We ended the school year in a manner that most of us never have. We are beginning a new school year with options that we’ve also never had. These options have caused many of us to ponder questions that usually just come naturally. One glaring question that kept coming to my mind is if I chose distance or virtual learning for my son, how would this social butterfly meet new friends during his first year of high school? I’d prefer that he not be stuck online all day with limited interaction with his peers; something he’d get daily if he were in school. What’s a mama to do though? If going to school is not your choice, what should you do to support your child’s socialization? Is there a group for that? How do seasoned homeschooling parents make socializing happen?
I pulled in the tweens and teens in my family to help me with this and after a quick session of ‘Educate the Adult’, I understood that technology gets the clear win here! Older children for sure are very tech-savvy. They know exactly where to turn in order to interact with their pals: text, phone, video chats, and social media. Their younger counterparts are not too far behind them. They know how to use technology too!
After interacting with my 4-year-old nephews, I’ve learned that they are pretty in tune in with what is happening technologically. My nephews and I have communicated via resources such as FaceTime and Messenger. Some of the apps even allow us to add flare with filters. While it is intended in no way to replace in-person contact, parents can still create meaningful connections for their children through the use of technology.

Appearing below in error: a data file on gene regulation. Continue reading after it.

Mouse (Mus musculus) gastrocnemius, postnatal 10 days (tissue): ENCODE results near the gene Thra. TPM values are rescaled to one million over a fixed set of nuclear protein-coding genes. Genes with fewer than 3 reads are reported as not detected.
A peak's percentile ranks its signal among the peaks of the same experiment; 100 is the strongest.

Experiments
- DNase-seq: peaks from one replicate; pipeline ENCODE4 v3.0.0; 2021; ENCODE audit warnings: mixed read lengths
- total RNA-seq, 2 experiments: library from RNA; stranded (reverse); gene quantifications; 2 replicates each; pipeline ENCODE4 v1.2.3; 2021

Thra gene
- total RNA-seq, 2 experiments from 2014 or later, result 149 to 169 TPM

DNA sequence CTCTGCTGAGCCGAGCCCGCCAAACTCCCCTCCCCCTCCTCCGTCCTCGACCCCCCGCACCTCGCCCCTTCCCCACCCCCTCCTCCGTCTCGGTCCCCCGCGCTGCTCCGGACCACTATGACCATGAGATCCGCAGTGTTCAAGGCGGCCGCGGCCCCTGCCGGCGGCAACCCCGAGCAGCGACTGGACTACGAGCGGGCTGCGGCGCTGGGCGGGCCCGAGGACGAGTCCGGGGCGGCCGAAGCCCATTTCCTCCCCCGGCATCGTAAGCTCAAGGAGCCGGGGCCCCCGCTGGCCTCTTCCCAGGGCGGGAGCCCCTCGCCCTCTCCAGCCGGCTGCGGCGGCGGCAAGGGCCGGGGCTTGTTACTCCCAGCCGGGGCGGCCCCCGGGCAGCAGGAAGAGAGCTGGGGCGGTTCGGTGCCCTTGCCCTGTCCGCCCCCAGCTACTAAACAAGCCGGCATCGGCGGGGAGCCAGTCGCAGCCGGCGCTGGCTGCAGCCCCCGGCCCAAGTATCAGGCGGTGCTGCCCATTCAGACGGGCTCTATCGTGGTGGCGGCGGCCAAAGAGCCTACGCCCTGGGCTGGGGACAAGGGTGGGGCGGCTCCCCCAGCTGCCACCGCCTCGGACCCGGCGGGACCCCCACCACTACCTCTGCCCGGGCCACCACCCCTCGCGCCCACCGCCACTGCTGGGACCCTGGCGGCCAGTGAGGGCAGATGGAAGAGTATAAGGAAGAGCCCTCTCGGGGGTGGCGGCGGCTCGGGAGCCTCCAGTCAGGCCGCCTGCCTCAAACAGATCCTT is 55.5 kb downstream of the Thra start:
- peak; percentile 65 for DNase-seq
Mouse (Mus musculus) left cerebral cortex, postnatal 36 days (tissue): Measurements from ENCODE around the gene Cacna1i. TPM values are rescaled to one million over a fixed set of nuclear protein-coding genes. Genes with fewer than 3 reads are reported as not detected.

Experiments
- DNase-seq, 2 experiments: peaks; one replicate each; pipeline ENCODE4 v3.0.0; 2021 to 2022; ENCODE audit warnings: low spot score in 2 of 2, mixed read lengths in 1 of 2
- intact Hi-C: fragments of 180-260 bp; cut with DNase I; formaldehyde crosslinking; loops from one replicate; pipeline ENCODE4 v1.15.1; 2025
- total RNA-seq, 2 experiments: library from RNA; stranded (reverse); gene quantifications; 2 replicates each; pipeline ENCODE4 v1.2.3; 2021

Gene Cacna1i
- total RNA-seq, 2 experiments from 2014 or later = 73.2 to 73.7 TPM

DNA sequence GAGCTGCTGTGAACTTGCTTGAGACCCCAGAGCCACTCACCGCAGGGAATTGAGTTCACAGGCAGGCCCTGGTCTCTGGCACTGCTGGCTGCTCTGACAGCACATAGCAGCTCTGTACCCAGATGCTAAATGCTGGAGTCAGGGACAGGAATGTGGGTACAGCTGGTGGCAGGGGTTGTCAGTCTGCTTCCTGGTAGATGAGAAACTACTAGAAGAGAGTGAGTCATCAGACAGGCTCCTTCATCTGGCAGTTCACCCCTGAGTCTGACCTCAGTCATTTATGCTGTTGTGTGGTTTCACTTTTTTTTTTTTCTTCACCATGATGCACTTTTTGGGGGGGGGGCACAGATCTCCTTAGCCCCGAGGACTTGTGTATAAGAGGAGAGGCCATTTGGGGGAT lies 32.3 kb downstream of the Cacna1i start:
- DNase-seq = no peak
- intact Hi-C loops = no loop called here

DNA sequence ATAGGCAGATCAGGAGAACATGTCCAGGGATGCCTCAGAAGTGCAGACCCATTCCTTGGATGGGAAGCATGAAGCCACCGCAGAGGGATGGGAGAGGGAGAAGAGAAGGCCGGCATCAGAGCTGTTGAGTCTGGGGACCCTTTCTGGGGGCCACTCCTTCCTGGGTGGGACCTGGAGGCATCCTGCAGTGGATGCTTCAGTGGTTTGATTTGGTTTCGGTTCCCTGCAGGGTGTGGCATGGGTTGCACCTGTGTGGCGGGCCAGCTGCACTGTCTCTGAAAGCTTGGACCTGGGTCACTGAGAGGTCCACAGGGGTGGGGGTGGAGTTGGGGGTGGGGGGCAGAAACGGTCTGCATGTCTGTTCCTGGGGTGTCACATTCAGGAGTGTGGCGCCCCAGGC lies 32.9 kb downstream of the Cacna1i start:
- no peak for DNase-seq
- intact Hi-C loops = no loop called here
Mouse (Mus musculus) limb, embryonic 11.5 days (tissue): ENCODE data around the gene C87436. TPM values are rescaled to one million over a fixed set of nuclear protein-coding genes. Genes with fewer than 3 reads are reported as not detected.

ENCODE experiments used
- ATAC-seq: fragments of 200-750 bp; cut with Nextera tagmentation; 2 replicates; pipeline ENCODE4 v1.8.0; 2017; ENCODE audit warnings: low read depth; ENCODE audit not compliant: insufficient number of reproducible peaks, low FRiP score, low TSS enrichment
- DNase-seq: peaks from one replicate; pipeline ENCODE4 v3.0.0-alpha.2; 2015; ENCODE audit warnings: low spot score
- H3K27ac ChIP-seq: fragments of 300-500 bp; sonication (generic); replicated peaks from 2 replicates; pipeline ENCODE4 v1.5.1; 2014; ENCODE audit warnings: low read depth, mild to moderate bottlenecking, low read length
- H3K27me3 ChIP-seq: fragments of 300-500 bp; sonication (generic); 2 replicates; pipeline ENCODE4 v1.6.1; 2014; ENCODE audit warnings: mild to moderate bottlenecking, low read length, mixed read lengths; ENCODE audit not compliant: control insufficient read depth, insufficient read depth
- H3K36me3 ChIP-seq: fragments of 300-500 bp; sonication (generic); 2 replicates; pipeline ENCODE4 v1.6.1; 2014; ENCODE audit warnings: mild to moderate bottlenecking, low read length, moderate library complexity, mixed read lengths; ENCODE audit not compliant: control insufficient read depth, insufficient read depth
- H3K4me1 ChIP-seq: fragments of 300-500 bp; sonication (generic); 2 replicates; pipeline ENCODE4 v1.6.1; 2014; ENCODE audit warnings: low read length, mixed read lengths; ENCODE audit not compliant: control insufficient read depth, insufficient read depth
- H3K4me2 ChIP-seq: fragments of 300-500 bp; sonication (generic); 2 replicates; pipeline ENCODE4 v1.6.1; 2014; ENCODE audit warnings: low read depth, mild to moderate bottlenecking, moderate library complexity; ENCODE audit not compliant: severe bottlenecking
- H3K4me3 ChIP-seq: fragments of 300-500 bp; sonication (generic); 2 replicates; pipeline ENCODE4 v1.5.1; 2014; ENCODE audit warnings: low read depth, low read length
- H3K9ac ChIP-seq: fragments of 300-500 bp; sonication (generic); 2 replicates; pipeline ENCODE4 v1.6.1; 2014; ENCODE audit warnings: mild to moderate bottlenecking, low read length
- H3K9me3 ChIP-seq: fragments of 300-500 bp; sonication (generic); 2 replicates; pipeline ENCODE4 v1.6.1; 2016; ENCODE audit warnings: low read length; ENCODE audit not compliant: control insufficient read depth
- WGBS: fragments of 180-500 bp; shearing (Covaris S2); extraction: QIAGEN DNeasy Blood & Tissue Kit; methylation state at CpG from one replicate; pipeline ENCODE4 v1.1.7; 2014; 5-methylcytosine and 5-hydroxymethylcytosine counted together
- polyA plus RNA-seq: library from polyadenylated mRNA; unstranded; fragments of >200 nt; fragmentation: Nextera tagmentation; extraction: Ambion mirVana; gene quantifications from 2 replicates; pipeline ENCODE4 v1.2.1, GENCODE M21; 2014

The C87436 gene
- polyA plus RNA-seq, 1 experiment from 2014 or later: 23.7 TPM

Older kiddos may not need any help on the how-to as they have pretty much figured this whole technology quest out on their own, but they may need reminders of the different ways to purposefully ‘hangout’ with her friends although they are technically apart. Texting and talking on the telephone are oldies but goodies and still reign supreme as they were both mentioned as communication tools. However, teens, especially social teens can quickly get bored with this method. Providing teens with a list of online resources like Zoom that they could use to video chat with multiple pals at once along with some suggestions of what they could do during the chat (play games, do a scavenger hunt, play charades, etc.) would be beneficial.
Although technology gets the win for our current situation, I would be highly disappointed in myself if I did not mention the best form of socializing – talking to another human being. This can still be done six feet apart and with a mask on (safety first). Masks can give the perception that we can’t talk. I’m sure our children feel that at a greater level. But, with a little creativity and planning, we could potentially create opportunities for our children to socialize with their pals in person. We are blessed to live in a region where outdoor recreation is plentiful. This could give us the space we need to foster some in-person connection while following distancing guidelines.
Using the technological tools above helps us as parents support our child(ren)’s socialization. Some parents may rely on the technology they have on hand for their children to talk, text, or video chat, for example. Some of our children are playing sports and gaining interactions in that manner. Other parents may allow their children to safely hang out with a few select individuals. Whatever your family decides, remember to design and put some time and energy into keeping your kids socially engaged. They need social interaction, even if it can’t be in school or in a manner that we are accustomed to.